That Vested right has to be respected.  It could not be abrogated by the new Constitution, Section 2, Article XIII of the 1935 Constitution allows private corporations to purchase public agricultural lands not exceeding one thousand and twenty-four hectares.  Petitioner' prohibition action is barred by the doctrine of vested rights in constitutional law.

xxx                      xxx                      xxx

The due process clause prohibits the annihilation of vested rights. 'A state may not impair vested rights by legislative enactment, by the enactment or by the subsequent repeal of a municipal ordinance, or by a change in the constitution of the State, except in a legitimate exercise of the police power' (16 C.J.S. 1177-78).

xxx                      xxx                      xxx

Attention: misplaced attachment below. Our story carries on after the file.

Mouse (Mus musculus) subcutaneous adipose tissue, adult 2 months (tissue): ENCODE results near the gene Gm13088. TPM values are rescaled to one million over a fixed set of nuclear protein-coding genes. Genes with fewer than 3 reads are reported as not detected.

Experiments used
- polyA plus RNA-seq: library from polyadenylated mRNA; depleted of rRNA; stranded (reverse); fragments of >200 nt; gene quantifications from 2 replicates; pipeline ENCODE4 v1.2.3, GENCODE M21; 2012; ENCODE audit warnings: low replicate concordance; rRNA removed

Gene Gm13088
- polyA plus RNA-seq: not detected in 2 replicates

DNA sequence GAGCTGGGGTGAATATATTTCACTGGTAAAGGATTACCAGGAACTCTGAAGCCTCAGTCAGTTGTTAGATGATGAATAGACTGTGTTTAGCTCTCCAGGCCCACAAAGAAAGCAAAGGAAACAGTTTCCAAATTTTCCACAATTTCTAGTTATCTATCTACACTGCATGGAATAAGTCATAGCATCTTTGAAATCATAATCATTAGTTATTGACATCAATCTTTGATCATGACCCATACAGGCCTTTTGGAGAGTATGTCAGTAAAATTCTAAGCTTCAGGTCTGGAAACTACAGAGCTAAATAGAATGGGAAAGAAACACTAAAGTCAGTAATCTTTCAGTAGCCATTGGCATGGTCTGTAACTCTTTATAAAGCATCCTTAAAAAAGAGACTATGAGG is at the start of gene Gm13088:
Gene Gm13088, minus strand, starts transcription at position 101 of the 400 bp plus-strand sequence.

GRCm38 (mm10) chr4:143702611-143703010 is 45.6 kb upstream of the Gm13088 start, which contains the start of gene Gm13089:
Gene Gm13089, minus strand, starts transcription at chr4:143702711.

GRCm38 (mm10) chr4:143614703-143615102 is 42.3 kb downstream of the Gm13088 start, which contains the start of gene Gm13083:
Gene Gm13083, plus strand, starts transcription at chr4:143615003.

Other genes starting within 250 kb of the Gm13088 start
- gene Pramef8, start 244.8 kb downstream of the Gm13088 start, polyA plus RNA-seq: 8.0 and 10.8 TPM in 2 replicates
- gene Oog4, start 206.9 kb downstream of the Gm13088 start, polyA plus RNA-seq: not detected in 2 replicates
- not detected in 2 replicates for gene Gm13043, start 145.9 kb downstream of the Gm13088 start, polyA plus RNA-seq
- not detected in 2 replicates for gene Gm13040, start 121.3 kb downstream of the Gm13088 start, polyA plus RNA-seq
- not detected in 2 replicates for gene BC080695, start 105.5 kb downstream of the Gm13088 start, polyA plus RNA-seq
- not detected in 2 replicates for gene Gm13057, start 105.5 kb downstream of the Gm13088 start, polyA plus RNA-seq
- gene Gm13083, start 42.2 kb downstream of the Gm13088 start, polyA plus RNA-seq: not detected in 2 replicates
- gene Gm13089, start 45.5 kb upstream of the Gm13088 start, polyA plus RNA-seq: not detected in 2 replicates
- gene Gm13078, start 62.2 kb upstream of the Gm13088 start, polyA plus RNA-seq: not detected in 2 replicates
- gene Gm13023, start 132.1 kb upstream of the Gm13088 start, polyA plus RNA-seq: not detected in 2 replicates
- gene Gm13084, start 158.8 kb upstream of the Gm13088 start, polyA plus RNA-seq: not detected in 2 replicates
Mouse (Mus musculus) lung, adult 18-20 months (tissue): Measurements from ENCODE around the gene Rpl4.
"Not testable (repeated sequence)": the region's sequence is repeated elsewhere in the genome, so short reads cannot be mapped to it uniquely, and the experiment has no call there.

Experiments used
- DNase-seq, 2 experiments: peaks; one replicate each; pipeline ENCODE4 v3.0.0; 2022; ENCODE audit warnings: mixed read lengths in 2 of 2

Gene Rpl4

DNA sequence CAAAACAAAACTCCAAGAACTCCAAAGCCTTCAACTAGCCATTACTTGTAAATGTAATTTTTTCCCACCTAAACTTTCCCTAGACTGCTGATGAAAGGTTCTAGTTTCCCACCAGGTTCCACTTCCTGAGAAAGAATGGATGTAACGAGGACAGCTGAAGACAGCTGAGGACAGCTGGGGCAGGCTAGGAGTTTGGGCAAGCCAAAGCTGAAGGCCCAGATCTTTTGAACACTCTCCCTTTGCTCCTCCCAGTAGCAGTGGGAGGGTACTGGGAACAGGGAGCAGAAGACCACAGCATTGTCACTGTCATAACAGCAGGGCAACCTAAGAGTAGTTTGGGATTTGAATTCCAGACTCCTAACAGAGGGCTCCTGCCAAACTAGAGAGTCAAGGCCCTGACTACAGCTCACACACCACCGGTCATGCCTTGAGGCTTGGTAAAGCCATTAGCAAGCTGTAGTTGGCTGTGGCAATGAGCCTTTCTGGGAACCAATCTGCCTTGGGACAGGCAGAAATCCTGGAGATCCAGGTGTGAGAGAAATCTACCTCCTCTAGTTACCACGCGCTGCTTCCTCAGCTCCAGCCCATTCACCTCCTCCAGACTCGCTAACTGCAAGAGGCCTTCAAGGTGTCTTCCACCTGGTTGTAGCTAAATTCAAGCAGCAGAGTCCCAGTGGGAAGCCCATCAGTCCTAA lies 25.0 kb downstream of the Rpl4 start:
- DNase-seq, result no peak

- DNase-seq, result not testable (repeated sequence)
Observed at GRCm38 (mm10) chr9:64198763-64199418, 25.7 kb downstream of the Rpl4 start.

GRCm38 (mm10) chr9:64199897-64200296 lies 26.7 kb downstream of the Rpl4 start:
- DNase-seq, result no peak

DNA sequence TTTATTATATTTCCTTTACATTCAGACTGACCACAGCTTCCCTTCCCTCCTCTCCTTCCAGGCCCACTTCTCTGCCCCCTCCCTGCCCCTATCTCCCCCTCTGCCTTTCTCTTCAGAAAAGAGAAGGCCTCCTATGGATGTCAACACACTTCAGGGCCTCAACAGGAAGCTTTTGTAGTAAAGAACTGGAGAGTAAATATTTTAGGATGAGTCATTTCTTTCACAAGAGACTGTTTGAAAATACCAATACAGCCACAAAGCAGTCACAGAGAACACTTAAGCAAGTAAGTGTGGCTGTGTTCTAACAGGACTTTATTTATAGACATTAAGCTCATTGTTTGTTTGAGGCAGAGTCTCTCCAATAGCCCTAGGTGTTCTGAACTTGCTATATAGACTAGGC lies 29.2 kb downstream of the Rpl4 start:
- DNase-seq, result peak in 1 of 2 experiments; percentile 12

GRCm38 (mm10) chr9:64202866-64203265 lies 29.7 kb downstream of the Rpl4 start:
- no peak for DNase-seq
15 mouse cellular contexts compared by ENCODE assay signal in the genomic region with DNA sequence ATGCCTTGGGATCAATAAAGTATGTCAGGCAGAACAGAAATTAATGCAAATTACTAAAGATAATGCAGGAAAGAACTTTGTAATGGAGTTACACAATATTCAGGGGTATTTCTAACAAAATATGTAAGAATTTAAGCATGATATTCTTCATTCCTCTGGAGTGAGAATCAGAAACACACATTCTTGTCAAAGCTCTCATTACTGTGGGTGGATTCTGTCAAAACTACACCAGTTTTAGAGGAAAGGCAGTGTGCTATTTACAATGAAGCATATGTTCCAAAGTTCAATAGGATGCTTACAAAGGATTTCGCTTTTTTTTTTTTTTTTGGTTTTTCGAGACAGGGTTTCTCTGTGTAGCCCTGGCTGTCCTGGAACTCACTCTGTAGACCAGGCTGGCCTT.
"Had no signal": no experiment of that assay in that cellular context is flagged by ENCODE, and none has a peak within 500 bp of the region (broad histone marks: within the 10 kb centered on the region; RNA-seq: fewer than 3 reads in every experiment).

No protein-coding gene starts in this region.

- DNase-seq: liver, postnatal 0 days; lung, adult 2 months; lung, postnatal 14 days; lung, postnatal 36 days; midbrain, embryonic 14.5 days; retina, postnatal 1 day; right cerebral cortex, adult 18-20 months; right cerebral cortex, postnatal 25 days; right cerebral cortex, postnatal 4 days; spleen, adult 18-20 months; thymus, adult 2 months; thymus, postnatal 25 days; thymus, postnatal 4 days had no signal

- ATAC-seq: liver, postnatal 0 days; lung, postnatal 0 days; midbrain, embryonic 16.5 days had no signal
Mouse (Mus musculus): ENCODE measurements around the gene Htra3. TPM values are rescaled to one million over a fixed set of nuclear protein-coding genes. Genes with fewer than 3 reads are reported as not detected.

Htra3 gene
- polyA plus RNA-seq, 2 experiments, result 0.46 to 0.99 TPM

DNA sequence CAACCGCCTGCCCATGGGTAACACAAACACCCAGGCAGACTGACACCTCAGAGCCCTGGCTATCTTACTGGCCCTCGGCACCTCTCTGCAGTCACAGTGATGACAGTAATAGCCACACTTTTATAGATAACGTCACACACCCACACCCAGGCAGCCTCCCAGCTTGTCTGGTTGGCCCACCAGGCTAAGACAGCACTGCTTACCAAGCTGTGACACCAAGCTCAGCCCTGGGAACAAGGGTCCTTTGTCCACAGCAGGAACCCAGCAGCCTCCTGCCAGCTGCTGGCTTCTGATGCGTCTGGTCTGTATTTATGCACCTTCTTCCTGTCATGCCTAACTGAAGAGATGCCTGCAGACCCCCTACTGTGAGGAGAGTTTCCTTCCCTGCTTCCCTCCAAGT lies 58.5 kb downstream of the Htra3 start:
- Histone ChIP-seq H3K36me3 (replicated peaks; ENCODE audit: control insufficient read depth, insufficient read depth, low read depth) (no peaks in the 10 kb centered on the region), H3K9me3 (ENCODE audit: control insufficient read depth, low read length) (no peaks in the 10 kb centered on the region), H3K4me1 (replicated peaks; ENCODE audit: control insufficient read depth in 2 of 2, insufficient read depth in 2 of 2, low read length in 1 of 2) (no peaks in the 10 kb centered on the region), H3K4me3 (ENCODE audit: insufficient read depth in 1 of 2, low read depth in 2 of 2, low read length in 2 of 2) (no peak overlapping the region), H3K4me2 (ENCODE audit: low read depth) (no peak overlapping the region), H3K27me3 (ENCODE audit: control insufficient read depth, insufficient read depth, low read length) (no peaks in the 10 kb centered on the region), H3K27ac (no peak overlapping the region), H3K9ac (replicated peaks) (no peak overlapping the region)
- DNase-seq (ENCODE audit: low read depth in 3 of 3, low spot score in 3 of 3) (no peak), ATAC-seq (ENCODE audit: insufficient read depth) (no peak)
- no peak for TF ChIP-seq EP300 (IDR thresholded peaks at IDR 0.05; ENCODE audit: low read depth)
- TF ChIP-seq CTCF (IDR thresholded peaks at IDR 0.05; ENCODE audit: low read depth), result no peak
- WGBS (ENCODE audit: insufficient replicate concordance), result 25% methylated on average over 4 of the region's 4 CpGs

In the instant case, it is incontestable that prior to the effectivity of the 1973 Constitution the right of the corporation to purchase the land in question had become fixed and established and was no longer open to doubt or controversy.

Its compliance with the requirements of the Public Land Law for the issuance of a patent had the effect of segregating the said land from the public domain.  The corporation's right to obtain a patent for the land is protected by law.  It cannot be deprived of that right without due process (Director of Lands vs. CA, 123 Phil. 919)."[15]

The fact, therefore, that the confirmation proceedings were instituted by Acme in its own name must be regarded as simply another accidental circumstance, productive of a defect hardly more than procedural and in nowise affecting the substance and merits of the right of ownership sought to be confirmed in said proceedings, there being no doubt of Acme's entitlement to the land.  As it is unquestionable that in the light of the undispute facts, the Infiels, under either the 1935 or the 1973 Constitution, could have had title in themselves confirmed and registered, only a rigid subservience to the letter of the law would deny the same benefit to their lawful successor-in-interest by valid conveyance which violates no constitutional mandate.